Prior to David Willetts’ shuffle off the frontbench, the former universities and science minister proposed that universities could benefit from buying up their students’ debts. He commissioned a preliminary report on the idea which has more recently been drawn up by officials at the Department for Business, Innovation and Skills (BIS) and sent to Greg Clark, the now minister for universities and science. The report proposes that universities would be able to take on some of the risk of their students repaying less of their student debt than expected. Universities could then make money if graduates go on to have higher earnings than expected. 

According to BBC’s Newsnight, at least half a dozen top universities have expressed support for the proposals. 

Those in favour of the proposal, such as Willetts, suggest that this movement would connect universities and alumni over a longer period of time - through the incentive to focus on graduate jobs, universities would work with graduates to ensure they have a successful career and offer them retraining if they change their career path during their working lives. This understanding would also lead them to design undergraduate degrees with modules more suitable for the skills needed in the workplace. 

However, those against the proposal have suggested that the scheme would lead to polarisation with lesser known, less successful universities falling down the rankings. It would reward those that take on low risk students, those from wealthy backgrounds, as they would be more likely to get high-paying jobs and be able to repay their loans off more quickly. While at the same time the policy would penalise those universities that take students from non-traditional backgrounds who are more likely to stay within the region they study and go into lower-salaried graduate work. Furthermore, universities may feel they are entitled to raise their tuition fees, with those with the ability to pay able to go to a more expensive, and over time, more successful, institutions.  

The proposal also raises the question of careers that are necessary for society, but not high-paying, such as teaching and nursing. Universities will not want to offer these subjects, so a deal between them and government would have to be met to keep them running.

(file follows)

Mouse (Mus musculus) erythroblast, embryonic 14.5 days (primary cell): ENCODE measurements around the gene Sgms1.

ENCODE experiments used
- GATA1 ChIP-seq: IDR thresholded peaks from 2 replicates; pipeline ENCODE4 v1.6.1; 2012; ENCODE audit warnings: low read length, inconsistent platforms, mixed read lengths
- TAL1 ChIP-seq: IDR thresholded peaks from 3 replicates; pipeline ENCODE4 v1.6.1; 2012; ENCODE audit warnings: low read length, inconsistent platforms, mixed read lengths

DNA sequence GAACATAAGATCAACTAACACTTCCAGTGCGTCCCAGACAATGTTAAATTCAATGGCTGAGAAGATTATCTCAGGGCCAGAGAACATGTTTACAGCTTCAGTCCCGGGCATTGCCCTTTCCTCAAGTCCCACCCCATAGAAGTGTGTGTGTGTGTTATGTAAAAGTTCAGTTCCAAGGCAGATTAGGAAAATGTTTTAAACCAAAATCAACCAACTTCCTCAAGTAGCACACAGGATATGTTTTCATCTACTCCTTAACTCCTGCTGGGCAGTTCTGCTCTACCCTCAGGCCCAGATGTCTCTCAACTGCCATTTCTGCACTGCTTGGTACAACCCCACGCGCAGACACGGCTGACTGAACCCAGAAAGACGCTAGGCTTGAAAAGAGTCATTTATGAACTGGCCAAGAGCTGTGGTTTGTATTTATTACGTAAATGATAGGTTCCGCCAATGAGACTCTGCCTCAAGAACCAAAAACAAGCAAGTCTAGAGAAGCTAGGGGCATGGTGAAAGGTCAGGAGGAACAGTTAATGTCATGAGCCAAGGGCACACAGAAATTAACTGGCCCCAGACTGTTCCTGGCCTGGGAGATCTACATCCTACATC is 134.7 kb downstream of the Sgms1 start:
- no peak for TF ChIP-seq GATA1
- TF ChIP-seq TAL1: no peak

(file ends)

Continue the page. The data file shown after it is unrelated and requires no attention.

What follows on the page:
Alex Andreou of The Guardian believes that the proposal suggests that education is viewed as a glorified form of job training and ‘relies on the idea that individuals are mere economic units, there to serve the economy, rather than the other way round. Education is no longer formulated as the question “what would you like to be when you grow up?” It is expressed as a requisition order by industry for x number of fully trained IT engineers or pharmacists.’ He believes that it’s worrying when the state wants people that can work, not people that can think, and doesn’t value education in fostering critical thought, tolerance and equality. 

He notes that if the aim of the proposal is to reduce the burden on the taxpayer it sends the message that educating the next generation is a burden, rather than an investment in our future. It glorifies the individual act of a university as training individuals for competitive upward mobility, rather than to educate a generation for collective forward motion. 

However, the Coalition is unlikely to take forward Willetts’ plan before the next general election. The Conservatives may regard the issue as too politically sensitive to include in their manifesto, and are likely to delay a decision until after the election, while the Lib Dems will not want to see university fees in the spotlight after their 2010 fiasco over tuition fees. 

Labour, however, is determined to make tuition fees a key election issue. So far, they have raised the prospect of cutting tuition fees to £6,000 a year.

However, the proposal does bring up the issue over the high cost of fees to the taxpayer. The government confirmed in March of this year that the estimate of the portion of student loans that will never be repaid has risen to 45%. In this way, the trebling of fees has saved little, or no, public money with the revision occurring because of lower forecasts in earnings for less well-paid graduates. This debt risk would, therefore, be given away to universities with the taxpayer not having to foot the bill. 

As it stands, graduates start repaying their loan once they start earning a salary of £21,000 or higher. After 30 years, any outstanding debt is written off. 

Image Credit: Policy Exchange, CC BY 2.0 via Wikimedia Commons.